de Havilland Mosquito Mk.XX KB206 of the Pathfinder Navigation Training Unit,
crashed near Cheddleton, Staffordshire, on the 2nd March 1945
|Arthur Ian Albertson AFC||Flight Lieutenant||Pilot||Killed|
|Robert James Eaton||Sergeant RAAF||Navigator||Killed|
The two crew were undergoing training to be posted to one of the Bomber Command Pathfinder Squadrons at RAF Warboys in Cambridgeshire. They had been briefed for a high level night cross-country navigation training exercise, this was to be flown at an altitude of 25,000 feet.
The aircraft, a Canadian built Mosquito Mk.XX, took off at 19:15. Some two hours later it was observed by a Royal Observer Corps post at Rushton Spencer flying at between 6,000 and 7,000 feet and 12 miles to the left of the route the aircraft was meant to be flying. The Accident Investigation Branch officer who investigated the crash concluded that the aircraft was already in trouble at this point having descended almost 20,000 feet.
A short time after being seen over Ruston Spencer the aircraft broke apart in mid-air with the port outer wing separating completely, the fuselage, tailplanes and fin all broke apart. One of the earliest action was the jettisoning of the escape hatch, this had been tampered with post crash so it could not be determined if the operating mechanism was used or not. The pilot abandoned the aircraft but his parachute caught the tail fin, it was thought that the pilot leaving the aircraft was involuntary as the machine broke apart.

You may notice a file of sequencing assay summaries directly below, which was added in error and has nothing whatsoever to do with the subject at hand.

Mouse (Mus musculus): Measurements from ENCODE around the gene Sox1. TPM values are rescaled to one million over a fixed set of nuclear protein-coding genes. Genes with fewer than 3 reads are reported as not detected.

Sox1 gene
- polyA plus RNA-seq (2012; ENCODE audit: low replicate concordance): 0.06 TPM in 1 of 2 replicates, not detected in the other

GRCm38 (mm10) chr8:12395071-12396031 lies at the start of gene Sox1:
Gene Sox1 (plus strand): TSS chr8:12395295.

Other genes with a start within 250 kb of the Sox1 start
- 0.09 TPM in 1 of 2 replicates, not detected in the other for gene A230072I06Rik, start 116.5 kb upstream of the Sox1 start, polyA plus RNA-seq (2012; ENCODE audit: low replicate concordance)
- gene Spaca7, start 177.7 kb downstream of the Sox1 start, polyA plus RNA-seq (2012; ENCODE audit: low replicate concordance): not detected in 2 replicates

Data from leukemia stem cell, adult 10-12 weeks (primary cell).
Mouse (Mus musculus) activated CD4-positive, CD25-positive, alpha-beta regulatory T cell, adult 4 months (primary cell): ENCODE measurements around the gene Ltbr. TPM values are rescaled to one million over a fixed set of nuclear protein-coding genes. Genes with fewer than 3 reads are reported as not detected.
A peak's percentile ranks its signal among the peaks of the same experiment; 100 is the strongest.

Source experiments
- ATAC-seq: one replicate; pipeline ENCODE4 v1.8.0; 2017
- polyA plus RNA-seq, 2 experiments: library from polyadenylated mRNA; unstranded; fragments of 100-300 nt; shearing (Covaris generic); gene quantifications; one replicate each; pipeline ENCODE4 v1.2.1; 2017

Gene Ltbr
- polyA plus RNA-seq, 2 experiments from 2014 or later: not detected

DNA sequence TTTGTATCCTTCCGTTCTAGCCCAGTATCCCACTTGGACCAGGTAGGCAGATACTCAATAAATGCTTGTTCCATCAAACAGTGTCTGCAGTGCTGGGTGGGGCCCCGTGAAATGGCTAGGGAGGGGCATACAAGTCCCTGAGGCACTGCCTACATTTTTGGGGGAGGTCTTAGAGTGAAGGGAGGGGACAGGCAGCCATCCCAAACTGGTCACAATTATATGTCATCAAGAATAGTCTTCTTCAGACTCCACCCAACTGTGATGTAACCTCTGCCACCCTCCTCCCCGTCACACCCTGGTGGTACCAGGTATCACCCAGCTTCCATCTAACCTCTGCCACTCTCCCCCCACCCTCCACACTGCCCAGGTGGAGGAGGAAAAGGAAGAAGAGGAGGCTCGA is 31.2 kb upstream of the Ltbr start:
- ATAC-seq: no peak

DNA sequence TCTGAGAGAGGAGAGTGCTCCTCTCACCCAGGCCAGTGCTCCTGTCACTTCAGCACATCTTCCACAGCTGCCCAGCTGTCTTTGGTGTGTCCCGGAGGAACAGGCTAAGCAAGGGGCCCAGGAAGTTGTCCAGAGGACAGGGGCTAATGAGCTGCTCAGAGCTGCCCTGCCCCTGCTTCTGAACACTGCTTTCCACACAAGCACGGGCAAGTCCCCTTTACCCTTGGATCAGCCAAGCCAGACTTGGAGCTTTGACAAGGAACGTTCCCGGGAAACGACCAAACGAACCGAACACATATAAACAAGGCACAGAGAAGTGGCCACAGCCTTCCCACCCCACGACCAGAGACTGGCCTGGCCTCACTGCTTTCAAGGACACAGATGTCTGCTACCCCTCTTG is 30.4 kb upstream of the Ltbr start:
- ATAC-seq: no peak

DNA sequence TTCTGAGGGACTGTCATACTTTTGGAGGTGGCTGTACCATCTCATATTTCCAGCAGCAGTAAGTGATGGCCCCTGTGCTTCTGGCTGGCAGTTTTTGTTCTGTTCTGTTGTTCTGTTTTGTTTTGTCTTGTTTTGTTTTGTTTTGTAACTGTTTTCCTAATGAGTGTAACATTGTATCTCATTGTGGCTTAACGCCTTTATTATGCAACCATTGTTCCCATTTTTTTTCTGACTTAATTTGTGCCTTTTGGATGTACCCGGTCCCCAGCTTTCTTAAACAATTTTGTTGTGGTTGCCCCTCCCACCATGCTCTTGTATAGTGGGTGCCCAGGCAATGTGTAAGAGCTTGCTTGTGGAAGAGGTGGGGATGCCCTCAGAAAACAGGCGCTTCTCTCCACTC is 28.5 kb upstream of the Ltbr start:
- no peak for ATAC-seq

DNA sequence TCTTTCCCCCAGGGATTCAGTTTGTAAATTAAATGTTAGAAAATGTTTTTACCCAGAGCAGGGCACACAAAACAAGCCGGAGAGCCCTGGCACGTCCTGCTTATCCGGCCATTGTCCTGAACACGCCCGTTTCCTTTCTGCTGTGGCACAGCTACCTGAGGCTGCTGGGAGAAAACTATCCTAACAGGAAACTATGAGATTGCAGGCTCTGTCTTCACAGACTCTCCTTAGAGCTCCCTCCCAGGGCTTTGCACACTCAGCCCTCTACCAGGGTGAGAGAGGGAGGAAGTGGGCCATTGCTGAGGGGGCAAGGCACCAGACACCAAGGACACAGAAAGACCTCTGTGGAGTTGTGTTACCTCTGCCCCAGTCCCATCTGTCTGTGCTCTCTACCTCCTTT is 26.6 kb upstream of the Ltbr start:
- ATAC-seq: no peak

Wreckage from the aircraft was spread for around 2,000 yards with the largest single section, starboard wing still attached to the port inner wing engines and centre section of the fuselage, falling to earth near Cheddleton Heath. The site where this came down is now in woodland but there has been extensive tipping on the site and the only items that have been found in recent years are of domestic origin.
The reason for the pilot descending was not determined due to the prolific tampering with the wreckage before the investigation could be carried out, this included many components of the high pressure oxygen system which was the main line of investigation.
The investigator’s remarks regarding this were as follows:
“There was considerable interference with the wreckage and a considerable amount was stolen. Among the parts stolen was the forward scanner unit which was subsequently reclaimed through offices of the Leek Police. As previously mentioned the complete blind flying panel was stolen and the oxygen regulators. It was also noted that towards the end of the investigation the ignition switch had disappeared.
The wreckage trail was fairly well spread out and it was interesting to note that each time the trail was visited the parts were in different places.”